Polymer street art from CZK

CZK's street art polymer

London street artist CityZenKane’s has added a new video to his arsenal. His ray gun video shows the making of his 3D street sculptures. CZK sculpts the basic form in polymer, casts it and then paints it or covers it with cane slices. He also works with polymer UV and neon effects on his street art.

These additional articles and photos (here, here and here) may give you a better perspective on CZK’s work. The link is from Italy’s Leila Bidler.

I’ve been so wrapped up in vacationing and spring that I’ve neglected some of the edgier, more interesting developments in our community. Here are some of the recent polymer-related books you may find of interest as well.

Creative de-stressing

Jana Roberts Benzon's polymer forms

Jana Roberts Benzon says that the stunning new works on her site, “…are the fruits of those priceless de-stressing days.”

“The first three show the fun I’ve had playing with form; this type of work is zen-like and apropos to my state of mind. The last three images show my woven style of work, this time with undulating dimension,” she explains.

Jana Roberts Benzon's 3D bargello

In Jana’s Dimensional Woven Brooch, she builds on the bargello style first popularized by Laura Liska and adds dimension within flowing shapes. Jana’s works are sold at the Museum of Fine Arts, Boston. Thanks to Randee Ketzel for the link!

Feichtinger’s twists

Austria’s Carina Feichtinger shows us her latest variation of the polymer clay mobius designs that have been floating around. Her fabric image transfers, metal clay accents, and distinctive palette combine for a sophisticated look.

Carina’s been twisting and connecting strips in interesting and innovative ways. Peek over her shoulder at the new work on her website and her Flickr page.

Arden’s bittersweet journey

Kim Arden's solo show

Kim Arden’s current solo polymer show at 20 North Gallery in Toledo, Ohio gives us another example of “forced” creativity. “Adorning Glory” is the gallery’s first all-jewelry show.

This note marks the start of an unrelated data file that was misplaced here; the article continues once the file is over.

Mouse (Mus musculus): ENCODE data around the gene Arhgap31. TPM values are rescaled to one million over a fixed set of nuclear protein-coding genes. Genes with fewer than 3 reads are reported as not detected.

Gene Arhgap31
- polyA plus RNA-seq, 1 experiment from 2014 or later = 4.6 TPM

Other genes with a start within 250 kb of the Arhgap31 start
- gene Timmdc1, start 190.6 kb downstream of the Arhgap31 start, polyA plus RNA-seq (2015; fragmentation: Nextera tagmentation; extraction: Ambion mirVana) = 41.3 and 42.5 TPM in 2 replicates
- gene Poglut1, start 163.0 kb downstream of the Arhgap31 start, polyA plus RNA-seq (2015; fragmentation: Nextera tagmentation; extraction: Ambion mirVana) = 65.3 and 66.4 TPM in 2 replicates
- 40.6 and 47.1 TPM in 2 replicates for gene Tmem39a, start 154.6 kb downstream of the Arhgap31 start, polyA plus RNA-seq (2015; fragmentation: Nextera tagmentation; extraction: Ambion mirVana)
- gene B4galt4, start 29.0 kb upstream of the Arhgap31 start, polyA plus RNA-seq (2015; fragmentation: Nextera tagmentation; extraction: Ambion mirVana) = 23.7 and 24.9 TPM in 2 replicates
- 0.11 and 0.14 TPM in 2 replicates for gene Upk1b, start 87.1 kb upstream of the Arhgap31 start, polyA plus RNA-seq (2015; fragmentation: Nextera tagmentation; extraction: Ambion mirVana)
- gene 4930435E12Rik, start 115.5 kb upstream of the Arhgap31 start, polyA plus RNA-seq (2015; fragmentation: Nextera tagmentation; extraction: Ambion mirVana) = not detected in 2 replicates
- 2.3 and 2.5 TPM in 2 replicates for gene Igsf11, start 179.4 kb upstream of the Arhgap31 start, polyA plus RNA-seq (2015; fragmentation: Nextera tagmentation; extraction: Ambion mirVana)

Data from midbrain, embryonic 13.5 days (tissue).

Kim explains that, “Making work for this show has been a wonderful yet bittersweet journey. I recently lost my mother, my greatest fan and critic. In creating these new pieces, I was able to get away from the heartbreak and emerge a little stronger each day. Mom would have been proud of this new body of work and surely would have picked out a few pieces for herself!”

Kim’s bold works are featured within gold picture frames hung at eye level throughout the gallery. It’s a simple and effective exhibit technique that leads viewers comfortably through the show. The gallery’s web site gives you a 3D view of the show and Kim’s latest works can be seen more closely on her revamped website.

Abrams’ forced blooms

Abrams spring 2010 necklace

Preparing for a show and an online teaching gig forced Lauren Abrams to try new polymer clay designs. “It’s always fun to have a show to do, it gives me motivation to create work I might not otherwise,” she says. Take a look here and here.

My husband and I are blasting eastward across the country (I’m posting this from a motel in Kansas). Can’t wait to give up road food and get back to my own routine. Funny, the things a vacation forces you to appreciate.

Road trip polymer

Cassy Muronaka's polymer cane